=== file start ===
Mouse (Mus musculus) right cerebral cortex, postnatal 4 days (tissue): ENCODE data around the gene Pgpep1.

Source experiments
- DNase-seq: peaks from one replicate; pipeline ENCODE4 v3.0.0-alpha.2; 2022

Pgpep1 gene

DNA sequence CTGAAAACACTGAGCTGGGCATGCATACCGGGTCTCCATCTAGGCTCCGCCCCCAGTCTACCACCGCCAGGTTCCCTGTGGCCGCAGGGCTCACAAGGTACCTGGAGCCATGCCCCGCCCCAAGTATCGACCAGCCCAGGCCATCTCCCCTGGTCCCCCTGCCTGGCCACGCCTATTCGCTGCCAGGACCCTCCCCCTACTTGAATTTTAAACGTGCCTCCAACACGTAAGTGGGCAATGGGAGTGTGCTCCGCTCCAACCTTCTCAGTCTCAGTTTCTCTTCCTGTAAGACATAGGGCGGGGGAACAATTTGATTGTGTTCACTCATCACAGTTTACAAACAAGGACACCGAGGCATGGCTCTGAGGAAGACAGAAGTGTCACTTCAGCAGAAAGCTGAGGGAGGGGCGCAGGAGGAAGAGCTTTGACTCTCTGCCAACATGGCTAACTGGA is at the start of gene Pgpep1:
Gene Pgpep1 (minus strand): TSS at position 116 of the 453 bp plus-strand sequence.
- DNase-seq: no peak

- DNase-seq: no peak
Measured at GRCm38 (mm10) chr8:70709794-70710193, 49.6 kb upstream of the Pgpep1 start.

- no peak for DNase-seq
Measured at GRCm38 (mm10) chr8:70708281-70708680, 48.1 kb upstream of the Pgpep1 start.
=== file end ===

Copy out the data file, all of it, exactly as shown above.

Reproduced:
Mouse (Mus musculus) right cerebral cortex, postnatal 4 days (tissue): ENCODE data around the gene Pgpep1.

Source experiments
- DNase-seq: peaks from one replicate; pipeline ENCODE4 v3.0.0-alpha.2; 2022

Pgpep1 gene

DNA sequence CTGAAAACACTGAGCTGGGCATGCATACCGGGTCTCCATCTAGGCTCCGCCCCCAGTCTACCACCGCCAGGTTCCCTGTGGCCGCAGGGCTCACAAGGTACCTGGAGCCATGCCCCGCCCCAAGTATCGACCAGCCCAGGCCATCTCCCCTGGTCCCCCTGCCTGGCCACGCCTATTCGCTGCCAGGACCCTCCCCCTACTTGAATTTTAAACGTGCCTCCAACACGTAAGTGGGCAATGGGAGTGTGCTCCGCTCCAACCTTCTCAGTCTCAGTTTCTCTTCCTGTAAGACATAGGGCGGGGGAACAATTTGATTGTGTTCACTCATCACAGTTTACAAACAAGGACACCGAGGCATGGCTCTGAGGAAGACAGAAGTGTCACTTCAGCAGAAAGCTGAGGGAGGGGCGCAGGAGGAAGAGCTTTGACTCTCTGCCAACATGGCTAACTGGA is at the start of gene Pgpep1:
Gene Pgpep1 (minus strand): TSS at position 116 of the 453 bp plus-strand sequence.
- DNase-seq: no peak

- DNase-seq: no peak
Measured at GRCm38 (mm10) chr8:70709794-70710193, 49.6 kb upstream of the Pgpep1 start.

- no peak for DNase-seq
Measured at GRCm38 (mm10) chr8:70708281-70708680, 48.1 kb upstream of the Pgpep1 start.